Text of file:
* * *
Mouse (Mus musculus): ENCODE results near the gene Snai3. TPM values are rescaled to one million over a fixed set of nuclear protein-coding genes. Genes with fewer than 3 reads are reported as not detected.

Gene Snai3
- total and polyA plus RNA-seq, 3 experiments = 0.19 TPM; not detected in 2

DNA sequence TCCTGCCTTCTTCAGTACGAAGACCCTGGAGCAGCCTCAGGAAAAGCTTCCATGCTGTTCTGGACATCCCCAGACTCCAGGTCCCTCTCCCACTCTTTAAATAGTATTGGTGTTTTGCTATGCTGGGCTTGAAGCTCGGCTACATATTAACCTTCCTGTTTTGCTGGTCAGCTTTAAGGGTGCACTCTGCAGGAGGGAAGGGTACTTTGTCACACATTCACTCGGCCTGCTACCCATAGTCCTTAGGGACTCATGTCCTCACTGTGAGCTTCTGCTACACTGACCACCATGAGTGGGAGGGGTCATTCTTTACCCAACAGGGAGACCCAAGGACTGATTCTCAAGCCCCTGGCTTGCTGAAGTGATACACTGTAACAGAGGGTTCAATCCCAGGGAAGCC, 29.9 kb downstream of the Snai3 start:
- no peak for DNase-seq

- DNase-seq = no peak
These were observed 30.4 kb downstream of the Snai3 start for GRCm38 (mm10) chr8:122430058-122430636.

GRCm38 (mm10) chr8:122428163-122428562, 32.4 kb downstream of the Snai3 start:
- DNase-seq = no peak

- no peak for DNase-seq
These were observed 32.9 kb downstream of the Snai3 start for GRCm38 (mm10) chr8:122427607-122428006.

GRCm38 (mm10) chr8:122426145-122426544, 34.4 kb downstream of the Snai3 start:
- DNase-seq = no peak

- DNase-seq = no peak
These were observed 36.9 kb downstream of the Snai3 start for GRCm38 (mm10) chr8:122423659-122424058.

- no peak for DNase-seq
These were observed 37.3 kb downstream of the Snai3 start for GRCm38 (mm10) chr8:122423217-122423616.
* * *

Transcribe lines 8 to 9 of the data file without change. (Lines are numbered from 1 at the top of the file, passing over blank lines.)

GRCm38 (mm10) chr8:122428163-122428562, 32.4 kb downstream of the Snai3 start:
- DNase-seq = no peak